When it comes to workforce development, who shoulders the responsibility? Should organizations take the lead, or should employees? Overall, it is a shared responsibility. It’s common for employers to feel like they are taking a risk when it comes to providing workforce development for their employees. Will those employees stay or use their new skills to get another job? But that perceived risk becomes even riskier when resorting to hiring under-qualified candidates and failing to provide adequate training.

On the flipside, there are candidates out there struggling to land roles in security. This could be the case for professionals with degrees and certifications but not enough hands-on experience. And in some cases, employers expect junior and mid-level employees to upskill on their own dime and time. If you’re new to the field without much hands-on experience, it can be difficult to afford the training you need.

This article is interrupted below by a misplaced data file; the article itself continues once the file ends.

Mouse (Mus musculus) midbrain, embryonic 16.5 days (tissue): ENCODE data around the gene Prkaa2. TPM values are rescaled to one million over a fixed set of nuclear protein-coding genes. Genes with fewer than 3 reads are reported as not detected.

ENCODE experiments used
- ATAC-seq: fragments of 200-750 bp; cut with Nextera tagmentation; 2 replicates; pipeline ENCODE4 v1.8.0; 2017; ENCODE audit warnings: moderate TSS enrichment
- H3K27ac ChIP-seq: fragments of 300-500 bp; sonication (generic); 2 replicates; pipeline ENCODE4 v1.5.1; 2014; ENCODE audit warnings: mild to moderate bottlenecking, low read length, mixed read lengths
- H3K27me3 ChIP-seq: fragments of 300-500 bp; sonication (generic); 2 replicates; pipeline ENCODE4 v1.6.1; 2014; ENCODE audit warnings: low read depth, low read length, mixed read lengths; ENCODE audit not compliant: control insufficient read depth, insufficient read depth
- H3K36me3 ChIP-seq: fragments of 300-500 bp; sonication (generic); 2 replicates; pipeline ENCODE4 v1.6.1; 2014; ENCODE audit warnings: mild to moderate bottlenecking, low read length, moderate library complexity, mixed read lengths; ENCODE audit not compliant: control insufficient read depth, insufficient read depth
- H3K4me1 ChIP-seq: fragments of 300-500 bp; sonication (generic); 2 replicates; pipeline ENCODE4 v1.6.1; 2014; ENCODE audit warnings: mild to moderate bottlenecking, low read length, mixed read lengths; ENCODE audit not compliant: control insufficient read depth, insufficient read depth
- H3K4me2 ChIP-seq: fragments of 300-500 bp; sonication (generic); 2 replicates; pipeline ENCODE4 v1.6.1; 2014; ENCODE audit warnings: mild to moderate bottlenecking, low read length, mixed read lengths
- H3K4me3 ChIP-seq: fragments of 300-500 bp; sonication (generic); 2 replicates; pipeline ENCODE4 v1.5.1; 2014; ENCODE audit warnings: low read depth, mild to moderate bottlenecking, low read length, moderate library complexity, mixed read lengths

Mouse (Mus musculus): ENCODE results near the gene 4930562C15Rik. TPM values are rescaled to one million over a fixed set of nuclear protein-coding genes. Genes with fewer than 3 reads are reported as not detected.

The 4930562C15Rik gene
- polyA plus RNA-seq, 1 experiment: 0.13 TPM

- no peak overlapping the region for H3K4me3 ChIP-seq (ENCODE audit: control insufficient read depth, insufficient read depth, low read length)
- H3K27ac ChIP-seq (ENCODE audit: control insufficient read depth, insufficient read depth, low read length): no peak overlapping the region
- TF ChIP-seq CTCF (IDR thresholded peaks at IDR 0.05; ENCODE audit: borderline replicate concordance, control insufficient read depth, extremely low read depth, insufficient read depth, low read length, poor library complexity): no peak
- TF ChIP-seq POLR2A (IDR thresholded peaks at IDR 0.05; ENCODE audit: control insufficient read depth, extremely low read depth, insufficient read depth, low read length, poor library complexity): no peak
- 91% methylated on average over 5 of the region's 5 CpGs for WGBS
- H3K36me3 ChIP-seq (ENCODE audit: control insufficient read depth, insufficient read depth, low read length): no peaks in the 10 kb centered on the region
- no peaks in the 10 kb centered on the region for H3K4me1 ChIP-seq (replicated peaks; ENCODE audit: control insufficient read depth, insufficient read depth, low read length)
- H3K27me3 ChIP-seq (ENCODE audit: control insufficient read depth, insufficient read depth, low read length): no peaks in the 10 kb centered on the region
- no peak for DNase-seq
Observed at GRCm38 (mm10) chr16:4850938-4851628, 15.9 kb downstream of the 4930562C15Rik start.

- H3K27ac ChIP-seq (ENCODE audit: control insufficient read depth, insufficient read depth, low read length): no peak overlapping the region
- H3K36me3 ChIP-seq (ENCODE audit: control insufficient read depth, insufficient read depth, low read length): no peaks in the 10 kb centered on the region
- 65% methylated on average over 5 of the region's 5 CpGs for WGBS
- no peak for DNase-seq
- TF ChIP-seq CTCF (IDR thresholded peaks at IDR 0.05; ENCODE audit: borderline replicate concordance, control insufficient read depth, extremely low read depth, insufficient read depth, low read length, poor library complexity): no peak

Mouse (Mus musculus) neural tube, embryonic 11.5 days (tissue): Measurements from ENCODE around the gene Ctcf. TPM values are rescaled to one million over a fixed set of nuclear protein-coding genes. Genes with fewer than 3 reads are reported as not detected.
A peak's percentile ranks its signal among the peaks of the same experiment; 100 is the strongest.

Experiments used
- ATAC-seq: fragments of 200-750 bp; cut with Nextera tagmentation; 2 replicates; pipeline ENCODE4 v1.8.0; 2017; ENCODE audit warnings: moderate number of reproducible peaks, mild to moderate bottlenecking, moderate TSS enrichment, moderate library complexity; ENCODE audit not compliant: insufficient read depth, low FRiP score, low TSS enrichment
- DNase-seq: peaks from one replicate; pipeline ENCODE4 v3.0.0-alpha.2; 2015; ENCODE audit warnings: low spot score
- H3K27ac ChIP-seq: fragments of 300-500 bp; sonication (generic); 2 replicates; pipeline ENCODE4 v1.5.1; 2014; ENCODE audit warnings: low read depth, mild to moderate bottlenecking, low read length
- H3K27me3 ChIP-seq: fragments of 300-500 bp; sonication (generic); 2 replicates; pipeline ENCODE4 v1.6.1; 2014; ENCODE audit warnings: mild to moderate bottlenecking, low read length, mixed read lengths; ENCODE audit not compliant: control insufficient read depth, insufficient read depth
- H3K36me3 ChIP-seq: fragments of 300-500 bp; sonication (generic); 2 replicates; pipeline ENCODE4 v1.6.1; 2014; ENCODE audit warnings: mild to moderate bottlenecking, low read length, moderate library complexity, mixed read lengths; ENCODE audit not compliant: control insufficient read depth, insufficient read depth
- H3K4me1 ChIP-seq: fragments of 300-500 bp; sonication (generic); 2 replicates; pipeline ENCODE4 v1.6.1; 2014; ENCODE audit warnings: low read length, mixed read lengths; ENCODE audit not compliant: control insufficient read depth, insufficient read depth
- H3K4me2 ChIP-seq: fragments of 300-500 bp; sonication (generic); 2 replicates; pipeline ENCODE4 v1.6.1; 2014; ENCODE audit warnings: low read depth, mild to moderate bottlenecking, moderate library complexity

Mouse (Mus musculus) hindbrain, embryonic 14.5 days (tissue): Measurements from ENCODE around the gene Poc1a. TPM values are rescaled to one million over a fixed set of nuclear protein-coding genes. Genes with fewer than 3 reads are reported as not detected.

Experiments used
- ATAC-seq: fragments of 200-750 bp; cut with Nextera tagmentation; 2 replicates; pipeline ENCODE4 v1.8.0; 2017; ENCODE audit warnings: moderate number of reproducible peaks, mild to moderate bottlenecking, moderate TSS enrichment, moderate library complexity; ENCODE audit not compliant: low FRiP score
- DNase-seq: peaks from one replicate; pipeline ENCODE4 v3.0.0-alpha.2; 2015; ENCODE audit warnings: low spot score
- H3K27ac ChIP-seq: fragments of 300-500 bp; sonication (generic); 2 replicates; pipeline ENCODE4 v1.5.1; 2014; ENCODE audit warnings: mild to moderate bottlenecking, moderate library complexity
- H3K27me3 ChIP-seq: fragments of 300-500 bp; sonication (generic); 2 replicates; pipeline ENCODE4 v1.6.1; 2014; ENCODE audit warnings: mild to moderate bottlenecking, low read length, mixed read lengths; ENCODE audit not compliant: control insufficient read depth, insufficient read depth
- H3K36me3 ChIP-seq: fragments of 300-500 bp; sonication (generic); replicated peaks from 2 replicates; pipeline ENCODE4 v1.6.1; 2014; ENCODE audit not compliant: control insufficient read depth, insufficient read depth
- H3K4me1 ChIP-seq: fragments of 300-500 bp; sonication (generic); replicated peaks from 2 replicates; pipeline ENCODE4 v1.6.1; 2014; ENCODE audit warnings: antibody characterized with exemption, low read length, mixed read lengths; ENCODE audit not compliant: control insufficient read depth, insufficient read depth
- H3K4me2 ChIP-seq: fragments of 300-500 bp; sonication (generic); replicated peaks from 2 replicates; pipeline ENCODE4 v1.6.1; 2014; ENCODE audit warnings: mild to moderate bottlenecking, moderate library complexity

Some employers and governments within the EMEA region are looking to increase their IT pro workforce. For example, Africa is building a program to train 100,000 IT pros as part of the initiative to close the country’s skills gap.

“The program basically is run to be able to train the next hundred thousand sub stream professionals in the next 10 years in Africa. It's piloted now in around five countries including Morocco, Egypt, Kenya, Rwanda and Ghana,” said Gilber Nyandeje, CEO, ENOVISE.

In addition to the program being piloted in 5 African countries, Nyandeje shared that it is designed to have hands-on labs for students to solve. The design allows students to solve capture-the-flag (CTF) style challenges and understand the motivations or logic behind each exercise. These types of programs can help support accelerated growth and help fill vacant cybersecurity roles within the industry.

Best Practices for Creating Workforce Development Pathways